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#8

ERNIE
BONHAM

 by Mark McDermott/BaseballSacramento.com 

 E_Bonham1


Nickname: “Tiny”

Born: August 16, 1913

Died: September 15, 1949

High School: Amador

Bats: Right Throws: Right

Height: 6-2Weight: 215

Position: Pitcher

Debut: August 5, 1940

Last Game: August 27, 1949

Teams: New York Yankees 1940-1946; Pittsburgh Pirates 1947-1949 


Ernie Bonham was called “Tiny.”

His nickname didn’t come close to painting a true picture of the man. He grew into a 6-foot-2, 215-pound frame by working on the family farm in Ione and in the Northern California lumber camps.

Who could have known that Bonham, who described his hometown as “one of those ghost towns from the Gold Rush days” would become one of the greatest pitchers in New York Yankees history.

E_Bonham2

When Bonham arrived in New York in 1940 at age 26, the club was 11.5 games behind the American League-leading Detroit Tigers. He showed the ability to keep opposing batters off balance with a baffling variety of deliveries. He won five of his first six starts. When he beat the Cleveland Indians' Hall of Fame ace Bob Feller on September 19 the Yankees took over first place. However, the Yankees would finish the season two games back of the Tigers, prompting Yankees manager Joe McCarthy to declare that if the team had Bonham all season they would have won the pennant.

The two-time A.L. All-Star was the first successful pitcher to utilize the forkball and have excellent control of it. In 10 seasons, he led the American League in walks-per-nine-innings twice and had a career BB/9 mark of 1.66. Washington Post sportswriter Shirley Povich once wrote, “When he walked as many as two men he was having a bad day.”

Bonham led the A.L. with a 1.90 ERA as a rookie in 1940. In 1942, his .808 winning percentage, 21-5 record, six shutouts and 22 complete games were the league’s best. He pitched the Yankees to the World Series from 1941-43.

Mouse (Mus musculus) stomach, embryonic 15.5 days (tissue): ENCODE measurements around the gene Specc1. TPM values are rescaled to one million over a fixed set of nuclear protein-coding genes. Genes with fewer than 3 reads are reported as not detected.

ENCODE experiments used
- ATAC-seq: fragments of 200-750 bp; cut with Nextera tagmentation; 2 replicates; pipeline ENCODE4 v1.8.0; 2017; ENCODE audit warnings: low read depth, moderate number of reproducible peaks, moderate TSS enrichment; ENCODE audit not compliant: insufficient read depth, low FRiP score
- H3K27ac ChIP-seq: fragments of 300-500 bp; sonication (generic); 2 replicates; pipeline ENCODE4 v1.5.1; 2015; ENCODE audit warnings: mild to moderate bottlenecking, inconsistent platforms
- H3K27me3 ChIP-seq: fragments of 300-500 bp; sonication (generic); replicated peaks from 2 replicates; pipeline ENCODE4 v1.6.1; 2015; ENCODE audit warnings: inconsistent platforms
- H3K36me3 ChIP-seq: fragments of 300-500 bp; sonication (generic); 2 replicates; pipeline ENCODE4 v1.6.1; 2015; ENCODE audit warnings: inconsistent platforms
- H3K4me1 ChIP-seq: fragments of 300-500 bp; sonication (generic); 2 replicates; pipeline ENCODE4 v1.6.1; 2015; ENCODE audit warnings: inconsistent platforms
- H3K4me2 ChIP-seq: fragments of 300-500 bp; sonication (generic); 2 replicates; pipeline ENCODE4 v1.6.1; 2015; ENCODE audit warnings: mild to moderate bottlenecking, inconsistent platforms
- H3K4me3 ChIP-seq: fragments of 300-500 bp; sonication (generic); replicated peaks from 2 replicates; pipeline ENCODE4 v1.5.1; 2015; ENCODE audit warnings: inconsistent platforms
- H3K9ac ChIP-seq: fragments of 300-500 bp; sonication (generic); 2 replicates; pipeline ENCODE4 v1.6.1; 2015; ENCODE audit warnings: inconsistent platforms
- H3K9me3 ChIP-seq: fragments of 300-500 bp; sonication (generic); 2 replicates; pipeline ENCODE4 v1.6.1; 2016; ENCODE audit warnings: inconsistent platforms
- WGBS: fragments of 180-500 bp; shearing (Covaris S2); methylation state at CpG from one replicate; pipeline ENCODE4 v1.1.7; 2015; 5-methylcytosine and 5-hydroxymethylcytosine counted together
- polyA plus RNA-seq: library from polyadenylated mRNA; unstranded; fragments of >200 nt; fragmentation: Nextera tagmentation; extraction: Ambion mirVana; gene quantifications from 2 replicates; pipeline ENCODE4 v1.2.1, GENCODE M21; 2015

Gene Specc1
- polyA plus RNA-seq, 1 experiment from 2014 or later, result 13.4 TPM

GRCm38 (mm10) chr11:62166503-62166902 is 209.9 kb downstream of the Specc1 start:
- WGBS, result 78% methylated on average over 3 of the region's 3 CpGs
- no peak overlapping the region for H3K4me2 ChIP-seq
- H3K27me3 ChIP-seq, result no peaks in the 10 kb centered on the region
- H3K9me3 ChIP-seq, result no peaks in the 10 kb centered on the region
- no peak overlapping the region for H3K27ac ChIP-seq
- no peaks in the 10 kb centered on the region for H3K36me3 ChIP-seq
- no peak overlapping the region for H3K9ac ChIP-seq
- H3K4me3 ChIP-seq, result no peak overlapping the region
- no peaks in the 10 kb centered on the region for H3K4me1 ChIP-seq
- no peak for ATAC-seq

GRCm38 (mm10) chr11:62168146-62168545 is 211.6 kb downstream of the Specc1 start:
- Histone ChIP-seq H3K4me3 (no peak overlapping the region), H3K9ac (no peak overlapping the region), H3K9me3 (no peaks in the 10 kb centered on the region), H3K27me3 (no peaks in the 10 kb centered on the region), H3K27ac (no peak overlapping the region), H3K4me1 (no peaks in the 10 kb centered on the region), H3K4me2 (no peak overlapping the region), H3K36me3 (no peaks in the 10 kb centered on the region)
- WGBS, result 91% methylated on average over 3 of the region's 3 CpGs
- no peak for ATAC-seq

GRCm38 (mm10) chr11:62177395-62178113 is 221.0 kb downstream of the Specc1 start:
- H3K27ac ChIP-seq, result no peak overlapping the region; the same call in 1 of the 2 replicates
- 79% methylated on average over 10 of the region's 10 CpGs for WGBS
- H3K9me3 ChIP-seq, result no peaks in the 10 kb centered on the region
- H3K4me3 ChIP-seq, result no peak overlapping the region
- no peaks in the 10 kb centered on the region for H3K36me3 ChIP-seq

Bonham had an unusual routine he went through in preparation for a start and during the game. He worked with a three-pound iron ball the size of a baseball. Minor league coach and pitcher Wee Willie Luderus introduced him to the concept of the heavy ball, explaining it would have the same effect as a hitter swinging multiple bats before an at-bat. The baseball would feel lighter.

Bonham suffered from chronic back problems throughout his career. Before the 1941 season, the Yankees sent him to John Hopkins University for an examination. Doctors suggested he sleep on a board and fitted him for a “whalebone corset” to support his spine.

 E_Bonham3

The pain never eased. In 1941, he missed six weeks and was limited to 14 starts, but still compiled an 8-6 record and 2.48 ERA. McCarthy would give him seven days rest in between starts. His ailment severely reduced his effectiveness during his final five seasons. Despite the toll it took on his body, he remained a tough competitor. The aches and pains were attributed to his lumber camps days.

In 1949, Bonham told teammates he planned to retire to his California farm after the season. His back problems worsened. By early September, his record was only 7-4, as he had been limited to just 14 starts. But he still gutted it out, winning his last six games. Always tired and complaining from stomach pain, he was admitted to Pittsburgh Presbyterian Hospital on September 8 for an appendectomy only to have the surgeons discover intestinal cancer.

Eighteen days after his admission to the hospital Bonham died. He was only 36 years old.

 

Career Statistics -- Ernie Bonham

Year  

Team 

W-L 

ERA 

GS 

CG 

SO 

Sv 

IP 

ER 

BB 

WHIP 

H/9 

W/9 

K/9 

1940 

NYY 

9-3 

1.90 

12 

12 

10 

99.1 

83 

24 

21 

13 

37 

0.966 

7.5 

1.2 

3.4 

1941 

NYY 

9-6 

2.98 

23 

14 

126.2 

118 

44 

42 

31 

43 

1.176 

8.4 

2.2 

3.1 

1942 

NYY 

21-5 

2.27 

28 

27 

22 

226.0 

199 

65 

57 

24 

71 

0.987 

7.9 

1.0 

2.8 

1943 

NYY 

15-8 

2.27 

28 

26 

17 

225.2 

197 

63 

57 

52 

71 

1.103 

7.9 

2.1 

2.8 

1944 

NYY 

12-9 

2.99 

26 

25 

17 

213.2 

228 

84 

71 

41 

54 

1.259 

9.6 

1.7 

2.3 

1945 

NYY 

8-11 

3.29 

23 

23 

12 

180.2 

186 

72 

66 

22 

42 

1.151 

9.3 

1.1 

2.1 

1946 

NYY 

5-8 

3.70 

18 

14 

104.2 

97 

47 

43 

23 

30 

1.146 

8.3 

2.0 

2.6 

1947 

PITT 

11-8 

3.85 

33 

18 

149.2 

167 

67 

64 

35 

63 

1.350 

10.0 

2.1 

3.8 

1948 

PITT 

6-10 

4.31 

22 

20 

135.2 

145 

71 

65 

23 

42 

1.238 

9.6 

1.5 

2.8 

1949 

PITT 

7-4 

4.25 

18 

14 

89.0 

81 

43 

42 

23 

25 

1.169 

8.2 

2.3 

2.5 

10 

Totals 

103-72 

3.06 

231 

193 

110 

21 

1551.0 

1501 

580 

528 

287 

478 

1.153 

8.7 

1.7 

2.8 

Uploaded 01/22/2011

All contents ©Rick Cabral 2011

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